[ Comments Off ]Posted on October 16, 2011 by admin in Popular MediaSunday, October 16th, 2011
The publishing world is going through a massive paradigm shift. Just in time to confuse the hell out of me.
This might have SOMETHING to do with it.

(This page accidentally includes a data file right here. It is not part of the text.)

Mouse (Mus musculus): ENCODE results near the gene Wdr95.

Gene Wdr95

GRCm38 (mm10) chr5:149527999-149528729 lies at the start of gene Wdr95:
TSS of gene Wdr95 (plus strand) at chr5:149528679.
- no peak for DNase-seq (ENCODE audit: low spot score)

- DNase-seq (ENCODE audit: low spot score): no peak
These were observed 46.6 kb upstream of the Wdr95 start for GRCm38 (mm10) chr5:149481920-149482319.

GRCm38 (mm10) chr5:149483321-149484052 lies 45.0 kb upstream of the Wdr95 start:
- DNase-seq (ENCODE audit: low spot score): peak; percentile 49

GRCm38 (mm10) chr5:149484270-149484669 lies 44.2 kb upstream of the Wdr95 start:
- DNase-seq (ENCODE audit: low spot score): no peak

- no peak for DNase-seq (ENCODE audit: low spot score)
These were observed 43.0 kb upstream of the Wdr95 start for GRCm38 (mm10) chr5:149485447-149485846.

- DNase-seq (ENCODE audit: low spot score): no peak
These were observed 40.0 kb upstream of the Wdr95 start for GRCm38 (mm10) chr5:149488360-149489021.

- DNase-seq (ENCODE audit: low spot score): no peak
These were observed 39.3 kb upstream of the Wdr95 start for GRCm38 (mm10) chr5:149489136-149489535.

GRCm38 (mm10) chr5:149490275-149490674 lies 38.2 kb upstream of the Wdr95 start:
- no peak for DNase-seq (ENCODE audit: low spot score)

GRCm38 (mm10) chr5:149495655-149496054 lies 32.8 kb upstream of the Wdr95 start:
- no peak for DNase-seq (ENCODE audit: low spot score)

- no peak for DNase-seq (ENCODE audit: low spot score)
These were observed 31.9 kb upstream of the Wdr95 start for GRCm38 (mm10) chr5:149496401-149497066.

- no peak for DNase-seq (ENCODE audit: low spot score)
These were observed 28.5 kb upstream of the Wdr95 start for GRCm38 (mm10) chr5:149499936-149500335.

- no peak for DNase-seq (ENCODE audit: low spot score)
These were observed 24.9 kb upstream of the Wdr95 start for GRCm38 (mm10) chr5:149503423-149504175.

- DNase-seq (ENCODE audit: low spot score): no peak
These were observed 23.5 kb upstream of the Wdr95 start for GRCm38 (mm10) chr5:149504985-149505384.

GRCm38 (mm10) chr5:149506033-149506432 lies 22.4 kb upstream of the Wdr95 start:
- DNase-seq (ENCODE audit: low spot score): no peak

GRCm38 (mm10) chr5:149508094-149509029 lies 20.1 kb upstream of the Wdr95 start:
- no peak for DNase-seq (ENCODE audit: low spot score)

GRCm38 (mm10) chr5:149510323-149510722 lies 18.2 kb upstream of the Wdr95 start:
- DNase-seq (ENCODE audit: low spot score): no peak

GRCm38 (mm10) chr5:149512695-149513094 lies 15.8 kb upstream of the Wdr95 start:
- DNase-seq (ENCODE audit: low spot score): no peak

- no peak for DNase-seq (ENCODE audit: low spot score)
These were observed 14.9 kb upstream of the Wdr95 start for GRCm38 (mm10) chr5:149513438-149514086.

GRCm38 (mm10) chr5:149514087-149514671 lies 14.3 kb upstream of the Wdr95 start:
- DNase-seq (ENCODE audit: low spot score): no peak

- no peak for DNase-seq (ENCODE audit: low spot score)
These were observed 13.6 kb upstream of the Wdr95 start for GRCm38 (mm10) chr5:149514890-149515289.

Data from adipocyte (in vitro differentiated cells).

Me and eBooks go way back. Not quite as far back as the first time I used the wrong first-person pronoun on purpose, but at least back to about 1992, when I worked in one of the coolest bookstores ever: AfterWords, in Ann Arbor, Michigan. It was a store that mostly sold remainders, quality reprints, and small press stuff that was hard to find. One day while pricing a huge stack of of the hardcover version of I’m Only One Man, Regis Philbin’s biography, I casually mentioned something about how I’d just read in Wired magazine about the still-only-imagined eBook, and what a cool idea I thought it was. It took me a moment to notice the sudden silence around me. I looked up to find myself being stabbed through with a dagger-like look in the five eyes of my co-workers (one had just injured their eye and was wearing an eye-patch). The look in their eyes made it clear that they were collectively pondering the idea of paper-cutting me to death. “What, what, WHAT?”, I said. But I knew that it was just the book lover in them all that was causing this reaction. It was like suddenly I was the fireman from Ray Bradbury’s Fahrenheit 451 and I was there to burn all their books. As much as I agreed with them about the feel and smell of a comforting bound book, they really just didn’t seem to care about the number of trees left in the world, the idea that you could carry every book you’ve ever owned in a notebook-size device, or the idea that it would never wear out, and could be highlighted repeatedly without devaluing it. Well, we’ve come a long way since then. So far that not only is AfterWords long-since defunct, but even the corporate monsters that destroyed them are dying. This has not impacted my reading habits a lot, in spite of the fact that I don’t own a Kindle or an iPad. Although I have to say the Kindle Fire is very tempting, and who doesn’t want an iPad? Well, me, for the moment. But in any case, if I really want to read a particular book, I buy it or get it from the library. And far and away I do more short-form reading on the web. But this whole traditional book vs. eBook issue just became of critical importance to me. Why? Because I have a more or less finished book that I’m getting ready to peddle, and I just co-authored another book with a development partner. We’re developing a series of personal transformation products (we also maintain a sort of sandbox site called TheWellnessAddict.com) which will include a variety of books. So we submitted this first co-authored book to a publisher where my partner has been published before, and as we did so, Read the rest of this entry »